look at each question, think to yourself, “Can I see an easier subtraction fact that
might help me here?” Because in each of these questions,
there will be one. Here’s the first question then.

Use place value to subtract
numbers. Pick the correct way to break
apart 47 into tens and ones. Subtract five from 47 by taking
away five ones.

The main calculation that we
need to do in this question comes right at the end. We need to subtract five from
47. But before we get to this step,
there’s one or two things we need to do first. The first sentence tells us
that we need to use place value to subtract numbers. Do you remember what these
words “place value” mean? They’re all about how the
digits in a number can have different values depending on where you write them,
depending on their place in a number. And we can see, just by quickly
looking at this question, we’re thinking about two-digit numbers.

In the first part of the
question, we’re asked to start thinking about a two-digit number. We need to pick the correct way
to break apart 47 into tens and ones. We know from later on that 47
is one of the numbers in our subtraction. And it looks like it’s going to
be helpful to us to split up this number into its tens and ones. The diagram shows that two
different place value grids. And each one shows a different
number of tens and ones. But which one of the two is
correct, seven 10s and four ones or four 10s and seven ones?

Hopefully, you can hear the
similarities as we read those out. They both contain seven of
something and four of something else. In other words, they both
represent numbers that contain a seven digit and a four digit. But which way around?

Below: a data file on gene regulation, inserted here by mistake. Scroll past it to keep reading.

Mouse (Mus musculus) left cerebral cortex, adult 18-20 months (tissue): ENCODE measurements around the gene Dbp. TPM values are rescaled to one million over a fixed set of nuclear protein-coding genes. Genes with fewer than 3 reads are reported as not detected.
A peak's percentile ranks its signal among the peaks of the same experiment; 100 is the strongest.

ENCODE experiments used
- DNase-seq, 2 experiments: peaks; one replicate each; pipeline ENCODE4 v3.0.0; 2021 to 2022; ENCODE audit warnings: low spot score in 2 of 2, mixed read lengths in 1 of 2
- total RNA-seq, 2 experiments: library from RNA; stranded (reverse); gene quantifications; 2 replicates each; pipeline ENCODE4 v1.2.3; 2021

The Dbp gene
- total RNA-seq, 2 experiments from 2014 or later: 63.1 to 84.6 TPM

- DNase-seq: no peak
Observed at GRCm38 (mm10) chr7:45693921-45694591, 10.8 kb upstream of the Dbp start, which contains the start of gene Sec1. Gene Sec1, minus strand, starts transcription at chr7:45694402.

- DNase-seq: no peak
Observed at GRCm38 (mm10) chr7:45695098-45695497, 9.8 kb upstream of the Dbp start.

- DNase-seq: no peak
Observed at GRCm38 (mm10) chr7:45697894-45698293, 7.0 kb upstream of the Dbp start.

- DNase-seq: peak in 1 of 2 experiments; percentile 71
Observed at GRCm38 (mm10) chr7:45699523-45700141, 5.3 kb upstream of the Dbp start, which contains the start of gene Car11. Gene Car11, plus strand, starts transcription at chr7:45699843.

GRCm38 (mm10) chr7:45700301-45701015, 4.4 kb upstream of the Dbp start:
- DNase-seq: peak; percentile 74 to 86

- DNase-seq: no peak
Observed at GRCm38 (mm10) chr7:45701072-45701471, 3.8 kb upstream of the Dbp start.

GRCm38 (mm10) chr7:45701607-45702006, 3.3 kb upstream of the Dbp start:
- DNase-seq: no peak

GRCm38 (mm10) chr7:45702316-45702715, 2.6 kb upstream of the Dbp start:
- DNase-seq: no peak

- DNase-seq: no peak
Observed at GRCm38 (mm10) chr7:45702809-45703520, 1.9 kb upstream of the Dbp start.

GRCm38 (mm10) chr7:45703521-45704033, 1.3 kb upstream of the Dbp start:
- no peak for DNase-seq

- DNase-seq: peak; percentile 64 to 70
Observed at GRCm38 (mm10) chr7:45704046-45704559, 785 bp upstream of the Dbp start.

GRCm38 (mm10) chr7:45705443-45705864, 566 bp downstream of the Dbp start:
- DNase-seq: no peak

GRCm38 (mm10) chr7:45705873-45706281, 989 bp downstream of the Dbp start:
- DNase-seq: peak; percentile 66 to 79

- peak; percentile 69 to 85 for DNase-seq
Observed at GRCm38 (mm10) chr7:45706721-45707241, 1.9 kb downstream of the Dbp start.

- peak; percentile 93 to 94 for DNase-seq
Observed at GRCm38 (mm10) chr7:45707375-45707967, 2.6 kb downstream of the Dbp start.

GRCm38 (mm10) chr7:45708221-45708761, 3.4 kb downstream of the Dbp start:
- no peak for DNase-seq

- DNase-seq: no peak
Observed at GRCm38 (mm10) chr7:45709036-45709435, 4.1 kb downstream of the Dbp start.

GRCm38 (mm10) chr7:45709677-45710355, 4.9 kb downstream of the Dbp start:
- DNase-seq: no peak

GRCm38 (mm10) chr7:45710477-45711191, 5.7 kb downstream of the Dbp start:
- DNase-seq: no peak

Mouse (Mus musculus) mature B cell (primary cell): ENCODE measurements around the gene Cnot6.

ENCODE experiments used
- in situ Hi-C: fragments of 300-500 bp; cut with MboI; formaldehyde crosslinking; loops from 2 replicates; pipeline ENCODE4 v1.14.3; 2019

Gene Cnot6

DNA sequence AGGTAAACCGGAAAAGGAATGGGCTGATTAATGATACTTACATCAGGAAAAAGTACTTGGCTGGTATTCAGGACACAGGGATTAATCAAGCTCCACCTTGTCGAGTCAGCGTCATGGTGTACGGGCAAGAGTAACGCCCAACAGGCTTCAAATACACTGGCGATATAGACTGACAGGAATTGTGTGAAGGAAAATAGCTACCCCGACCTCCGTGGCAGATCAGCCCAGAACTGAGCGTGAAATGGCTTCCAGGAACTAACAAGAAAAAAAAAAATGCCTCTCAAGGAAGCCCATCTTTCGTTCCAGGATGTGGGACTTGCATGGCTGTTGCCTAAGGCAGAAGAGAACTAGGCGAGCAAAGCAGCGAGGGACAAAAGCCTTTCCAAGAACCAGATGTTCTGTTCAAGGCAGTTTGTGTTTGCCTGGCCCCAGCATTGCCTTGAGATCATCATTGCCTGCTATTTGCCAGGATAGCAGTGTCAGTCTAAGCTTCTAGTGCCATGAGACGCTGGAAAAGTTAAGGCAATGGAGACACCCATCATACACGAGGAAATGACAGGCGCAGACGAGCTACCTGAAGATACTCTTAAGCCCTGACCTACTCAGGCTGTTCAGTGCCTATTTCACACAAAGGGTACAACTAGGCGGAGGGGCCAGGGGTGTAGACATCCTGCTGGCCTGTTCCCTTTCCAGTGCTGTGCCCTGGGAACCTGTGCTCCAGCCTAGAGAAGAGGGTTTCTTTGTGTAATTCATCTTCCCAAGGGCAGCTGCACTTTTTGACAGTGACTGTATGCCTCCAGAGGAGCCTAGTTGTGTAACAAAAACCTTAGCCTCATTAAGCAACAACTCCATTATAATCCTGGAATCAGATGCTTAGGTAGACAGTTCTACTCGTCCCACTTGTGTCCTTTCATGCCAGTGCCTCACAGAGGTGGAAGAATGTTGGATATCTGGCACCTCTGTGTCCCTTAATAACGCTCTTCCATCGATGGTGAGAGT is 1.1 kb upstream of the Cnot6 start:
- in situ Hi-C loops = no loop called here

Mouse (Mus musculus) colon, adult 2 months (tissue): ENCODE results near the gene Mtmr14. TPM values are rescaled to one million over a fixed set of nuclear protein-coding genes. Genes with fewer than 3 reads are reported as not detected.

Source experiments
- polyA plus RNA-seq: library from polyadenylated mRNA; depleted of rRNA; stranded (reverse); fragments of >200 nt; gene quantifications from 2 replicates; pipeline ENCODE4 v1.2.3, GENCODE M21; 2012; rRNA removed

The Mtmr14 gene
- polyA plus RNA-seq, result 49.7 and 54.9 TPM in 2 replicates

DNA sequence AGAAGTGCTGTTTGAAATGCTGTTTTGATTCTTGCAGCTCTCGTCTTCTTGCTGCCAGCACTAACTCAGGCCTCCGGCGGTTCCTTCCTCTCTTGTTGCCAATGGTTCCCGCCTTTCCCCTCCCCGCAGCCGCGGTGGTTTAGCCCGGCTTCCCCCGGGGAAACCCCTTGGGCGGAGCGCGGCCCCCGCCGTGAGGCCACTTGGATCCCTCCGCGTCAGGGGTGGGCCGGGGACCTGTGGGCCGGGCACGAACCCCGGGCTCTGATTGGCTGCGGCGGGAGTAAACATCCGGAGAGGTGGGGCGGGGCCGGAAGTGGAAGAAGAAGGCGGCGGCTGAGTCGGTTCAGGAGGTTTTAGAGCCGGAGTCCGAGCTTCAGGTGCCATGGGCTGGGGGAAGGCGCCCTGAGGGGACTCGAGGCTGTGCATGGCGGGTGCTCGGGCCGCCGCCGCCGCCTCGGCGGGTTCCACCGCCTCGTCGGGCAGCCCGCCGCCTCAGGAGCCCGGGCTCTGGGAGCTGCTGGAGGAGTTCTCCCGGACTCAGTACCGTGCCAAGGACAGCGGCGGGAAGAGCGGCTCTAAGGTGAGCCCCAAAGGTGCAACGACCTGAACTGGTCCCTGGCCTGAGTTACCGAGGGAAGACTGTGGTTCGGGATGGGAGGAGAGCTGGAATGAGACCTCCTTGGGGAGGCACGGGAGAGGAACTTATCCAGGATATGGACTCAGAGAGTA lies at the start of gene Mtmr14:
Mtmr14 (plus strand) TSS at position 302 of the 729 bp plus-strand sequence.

To answer this part of the
question, we need to understand something about the digits in 47 and their place
value. And to help us, we could write
those digits into a place value grid. Our grid shows two spaces, one
for the tens and one for the ones. And we can write our digits in
order. The digit that comes first is a
four, and that’s going to go in the tens place. So 47 has four 10s. We know this because four 10s
are worth 40. And there’s only one place for
us to write our digit seven, and that’s in the ones place. This has a value of seven
ones.

Now, we can use this to help us
find the correct answer. We’re looking for the place
value grid that shows four 10s and seven ones. That’s this one here. The other model shows seven 10s
and four ones. It’s the number 74. But we know that the number our
subtraction begins with can be modeled using four 10s and seven ones.

In the final part of the
question then, we’re asked to subtract five from 47 by taking away five
ones. Can you see how the subtraction
has been written in a place value table for us? Now, the calculation could’ve
been written like this. But by writing the numbers in a
place value table like this, we’re really doing what we’ve done in the first
part of the question. We’re splitting them up into
their tens and their ones. We’re using place value to help
us.

Now, we’re told we need to find
the answer by taking away five ones. And this is because the number
that we need to subtract, five, is worth five ones. If you look in our place value
table, can you see the digit five in the ones place? These are the five ones we need
to take away. So why does this question ask
us to take away a number of ones? Why doesn’t it say a number of
tens and some ones?

Well, that’s because we’re only
taking away a one-digit number. The number five doesn’t have
any tens in it. We just need to subtract a
number of ones. And in the number 47, we